It's not just the users that Facebook shows a blatant disregard for, it's also the advertisers. In September of 2016, an investigation by the Wall Street Journal discovered irregularities in the reported metrics regarding user engagement with videos hosted on Facebook. This revelation led to a stream of other advertising disparities, and several third party investigations. Initial reports calculated that Facebook over reported the average time spent watching videos by 60% to 80%, but this figure has been shattered by treasure trove of internal documents Facebook was forced to hand over by a federal judge in California and now stands between 150% and 900%.
The lawsuit was filed by “LLE One” and includes Crowd Siren, a social media & content marketing firm based out of Las Vegas. Also among the members joining the group is the failed startup Quirky, which connected inventors with companies that specialized in their product category. The lawsuit states that not only were the reporting engagement times grossly inflated, Facebook knew about the inflation since at least January of 2015. According to the plaintiffs:
"In an internal response to one such inquiry, a Facebook engineer discussed the numerator/denominator mismatch: 'I remember [another Facebook engineer] mentioned when computing the average, we only consider views greater than three seconds, but use the total watch time (including those under three [seconds]),'"
LLE One contends that the documents reveal that Facebook intentionally disregarded internal reports by their engineering team for over a year, and instituted a “no PR strategy” to avoid scrutiny of their business practices. The internal documents further reveal that Facebook never completed an audit of their video metric platform prior to the report from the Wall Street Journal. Even following the report, Facebook tried to sweep it under the rug with a press statement claiming they were working diligently on the issue but only assigning two engineers to work on correcting the reported imbalance.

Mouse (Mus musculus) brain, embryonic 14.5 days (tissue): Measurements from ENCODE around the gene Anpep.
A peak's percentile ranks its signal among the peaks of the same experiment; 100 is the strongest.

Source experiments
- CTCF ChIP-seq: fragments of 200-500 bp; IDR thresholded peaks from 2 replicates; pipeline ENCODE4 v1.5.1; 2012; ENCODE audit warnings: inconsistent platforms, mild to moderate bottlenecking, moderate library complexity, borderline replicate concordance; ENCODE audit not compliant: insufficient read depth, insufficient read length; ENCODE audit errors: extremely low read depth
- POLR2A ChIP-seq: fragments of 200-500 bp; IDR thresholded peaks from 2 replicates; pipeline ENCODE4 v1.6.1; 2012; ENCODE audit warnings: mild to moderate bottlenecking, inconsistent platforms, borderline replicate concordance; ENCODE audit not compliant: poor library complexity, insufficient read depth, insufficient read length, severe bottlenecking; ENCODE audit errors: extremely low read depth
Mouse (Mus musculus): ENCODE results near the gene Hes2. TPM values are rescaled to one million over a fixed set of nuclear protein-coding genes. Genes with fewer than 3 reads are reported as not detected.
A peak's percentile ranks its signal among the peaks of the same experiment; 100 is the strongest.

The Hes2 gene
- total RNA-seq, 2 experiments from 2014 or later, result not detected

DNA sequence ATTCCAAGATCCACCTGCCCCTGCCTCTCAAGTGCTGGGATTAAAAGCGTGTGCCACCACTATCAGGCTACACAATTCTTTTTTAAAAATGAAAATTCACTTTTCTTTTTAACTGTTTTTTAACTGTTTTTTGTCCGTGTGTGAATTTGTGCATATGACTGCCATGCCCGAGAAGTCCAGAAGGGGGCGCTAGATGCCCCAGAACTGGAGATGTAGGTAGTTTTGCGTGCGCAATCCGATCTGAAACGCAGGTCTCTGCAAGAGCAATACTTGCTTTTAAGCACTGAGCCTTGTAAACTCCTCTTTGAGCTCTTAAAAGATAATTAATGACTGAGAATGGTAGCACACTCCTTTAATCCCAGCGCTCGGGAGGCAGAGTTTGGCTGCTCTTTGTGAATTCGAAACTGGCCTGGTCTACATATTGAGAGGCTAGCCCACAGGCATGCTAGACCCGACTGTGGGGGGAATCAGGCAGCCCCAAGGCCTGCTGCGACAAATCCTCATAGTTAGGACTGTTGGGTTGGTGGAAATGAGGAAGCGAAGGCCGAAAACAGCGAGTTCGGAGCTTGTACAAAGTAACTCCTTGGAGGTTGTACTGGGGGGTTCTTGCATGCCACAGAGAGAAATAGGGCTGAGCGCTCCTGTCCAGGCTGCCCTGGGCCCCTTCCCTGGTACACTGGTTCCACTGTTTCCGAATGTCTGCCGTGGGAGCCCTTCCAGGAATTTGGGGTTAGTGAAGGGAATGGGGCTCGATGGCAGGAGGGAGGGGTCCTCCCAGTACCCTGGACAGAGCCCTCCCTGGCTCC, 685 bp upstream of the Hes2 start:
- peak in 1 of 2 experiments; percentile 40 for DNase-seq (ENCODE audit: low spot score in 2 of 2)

“Facebook’s internal efforts behind the scenes reflect a company mentality of reckless indifference toward the accuracy of its metrics,” LLE One claimed in Tuesday’s filing.
LLE One has moved to obtain class-action status, as well as punitive damages, claiming that evidence of clear and willful fraud is evident in the documents obtained through discovery. Facebook decided to “obfuscate the fact that we [Facebook] screwed up the math,” the complaint said, quoting the internal documents. Facebook has expectedly requested that the lawsuit be dismissed, without citing evidence for their claim that this is anything except fraud, presumably on the grounds that it hurts their public image & stock price to be caught red-handed.
The Association of National Advertisers, which represents some of the largest brands including Procter & Gamble, Verizon, and General Electric, has called on Facebook to allow for independent verification of their “new and improved” metric system. Similar requests have been made by other trade groups including Digital Content Next, who represents many big name online publishers.
“Facebook needs to lead with radical marketer and consumer transparency to get past this. We haven’t seen it yet” - Jason Kint, CEO of Digital Content Next
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